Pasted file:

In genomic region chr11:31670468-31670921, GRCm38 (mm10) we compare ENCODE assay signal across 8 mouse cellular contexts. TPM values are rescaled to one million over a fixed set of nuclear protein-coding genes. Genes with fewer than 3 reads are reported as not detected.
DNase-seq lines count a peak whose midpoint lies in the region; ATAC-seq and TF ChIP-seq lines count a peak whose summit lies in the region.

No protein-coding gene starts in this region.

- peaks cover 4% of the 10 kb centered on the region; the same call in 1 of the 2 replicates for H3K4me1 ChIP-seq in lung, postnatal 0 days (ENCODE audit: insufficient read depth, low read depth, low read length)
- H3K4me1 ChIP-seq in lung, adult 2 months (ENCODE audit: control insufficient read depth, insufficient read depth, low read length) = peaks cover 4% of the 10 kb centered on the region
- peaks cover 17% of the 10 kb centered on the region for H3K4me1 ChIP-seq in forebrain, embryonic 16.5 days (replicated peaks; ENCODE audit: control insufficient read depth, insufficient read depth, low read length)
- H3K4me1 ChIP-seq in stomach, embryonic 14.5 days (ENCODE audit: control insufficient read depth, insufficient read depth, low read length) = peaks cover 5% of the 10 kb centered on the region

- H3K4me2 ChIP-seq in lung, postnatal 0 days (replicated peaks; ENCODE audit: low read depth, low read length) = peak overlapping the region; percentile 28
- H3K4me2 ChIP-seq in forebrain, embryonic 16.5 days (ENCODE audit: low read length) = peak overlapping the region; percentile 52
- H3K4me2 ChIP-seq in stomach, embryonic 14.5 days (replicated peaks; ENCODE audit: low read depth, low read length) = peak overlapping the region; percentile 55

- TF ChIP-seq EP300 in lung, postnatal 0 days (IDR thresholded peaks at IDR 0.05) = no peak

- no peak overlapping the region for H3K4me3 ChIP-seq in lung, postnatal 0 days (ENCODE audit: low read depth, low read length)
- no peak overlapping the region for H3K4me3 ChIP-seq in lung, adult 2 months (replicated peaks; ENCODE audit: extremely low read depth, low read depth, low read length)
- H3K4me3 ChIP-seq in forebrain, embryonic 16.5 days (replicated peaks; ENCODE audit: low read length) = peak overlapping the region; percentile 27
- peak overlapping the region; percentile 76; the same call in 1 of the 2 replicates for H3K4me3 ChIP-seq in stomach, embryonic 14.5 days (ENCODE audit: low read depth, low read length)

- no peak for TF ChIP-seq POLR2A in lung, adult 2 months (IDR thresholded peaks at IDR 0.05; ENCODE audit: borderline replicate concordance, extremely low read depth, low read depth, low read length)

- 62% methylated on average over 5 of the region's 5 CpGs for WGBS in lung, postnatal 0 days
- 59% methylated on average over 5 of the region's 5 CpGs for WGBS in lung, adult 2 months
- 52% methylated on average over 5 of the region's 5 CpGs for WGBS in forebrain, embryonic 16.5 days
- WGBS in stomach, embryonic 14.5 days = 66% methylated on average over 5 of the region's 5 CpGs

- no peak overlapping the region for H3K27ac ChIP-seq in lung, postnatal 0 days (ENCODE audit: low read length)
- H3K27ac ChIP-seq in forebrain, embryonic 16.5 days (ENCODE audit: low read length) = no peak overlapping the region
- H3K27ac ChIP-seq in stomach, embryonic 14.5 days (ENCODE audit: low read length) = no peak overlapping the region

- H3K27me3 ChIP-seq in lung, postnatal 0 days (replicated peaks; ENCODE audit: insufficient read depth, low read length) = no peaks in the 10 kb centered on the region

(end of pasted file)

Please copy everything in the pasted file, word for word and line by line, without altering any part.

In genomic region chr11:31670468-31670921, GRCm38 (mm10) we compare ENCODE assay signal across 8 mouse cellular contexts. TPM values are rescaled to one million over a fixed set of nuclear protein-coding genes. Genes with fewer than 3 reads are reported as not detected.
DNase-seq lines count a peak whose midpoint lies in the region; ATAC-seq and TF ChIP-seq lines count a peak whose summit lies in the region.

No protein-coding gene starts in this region.

- peaks cover 4% of the 10 kb centered on the region; the same call in 1 of the 2 replicates for H3K4me1 ChIP-seq in lung, postnatal 0 days (ENCODE audit: insufficient read depth, low read depth, low read length)
- H3K4me1 ChIP-seq in lung, adult 2 months (ENCODE audit: control insufficient read depth, insufficient read depth, low read length) = peaks cover 4% of the 10 kb centered on the region
- peaks cover 17% of the 10 kb centered on the region for H3K4me1 ChIP-seq in forebrain, embryonic 16.5 days (replicated peaks; ENCODE audit: control insufficient read depth, insufficient read depth, low read length)
- H3K4me1 ChIP-seq in stomach, embryonic 14.5 days (ENCODE audit: control insufficient read depth, insufficient read depth, low read length) = peaks cover 5% of the 10 kb centered on the region

- H3K4me2 ChIP-seq in lung, postnatal 0 days (replicated peaks; ENCODE audit: low read depth, low read length) = peak overlapping the region; percentile 28
- H3K4me2 ChIP-seq in forebrain, embryonic 16.5 days (ENCODE audit: low read length) = peak overlapping the region; percentile 52
- H3K4me2 ChIP-seq in stomach, embryonic 14.5 days (replicated peaks; ENCODE audit: low read depth, low read length) = peak overlapping the region; percentile 55

- TF ChIP-seq EP300 in lung, postnatal 0 days (IDR thresholded peaks at IDR 0.05) = no peak

- no peak overlapping the region for H3K4me3 ChIP-seq in lung, postnatal 0 days (ENCODE audit: low read depth, low read length)
- no peak overlapping the region for H3K4me3 ChIP-seq in lung, adult 2 months (replicated peaks; ENCODE audit: extremely low read depth, low read depth, low read length)
- H3K4me3 ChIP-seq in forebrain, embryonic 16.5 days (replicated peaks; ENCODE audit: low read length) = peak overlapping the region; percentile 27
- peak overlapping the region; percentile 76; the same call in 1 of the 2 replicates for H3K4me3 ChIP-seq in stomach, embryonic 14.5 days (ENCODE audit: low read depth, low read length)

- no peak for TF ChIP-seq POLR2A in lung, adult 2 months (IDR thresholded peaks at IDR 0.05; ENCODE audit: borderline replicate concordance, extremely low read depth, low read depth, low read length)

- 62% methylated on average over 5 of the region's 5 CpGs for WGBS in lung, postnatal 0 days
- 59% methylated on average over 5 of the region's 5 CpGs for WGBS in lung, adult 2 months
- 52% methylated on average over 5 of the region's 5 CpGs for WGBS in forebrain, embryonic 16.5 days
- WGBS in stomach, embryonic 14.5 days = 66% methylated on average over 5 of the region's 5 CpGs

- no peak overlapping the region for H3K27ac ChIP-seq in lung, postnatal 0 days (ENCODE audit: low read length)
- H3K27ac ChIP-seq in forebrain, embryonic 16.5 days (ENCODE audit: low read length) = no peak overlapping the region
- H3K27ac ChIP-seq in stomach, embryonic 14.5 days (ENCODE audit: low read length) = no peak overlapping the region

- H3K27me3 ChIP-seq in lung, postnatal 0 days (replicated peaks; ENCODE audit: insufficient read depth, low read length) = no peaks in the 10 kb centered on the region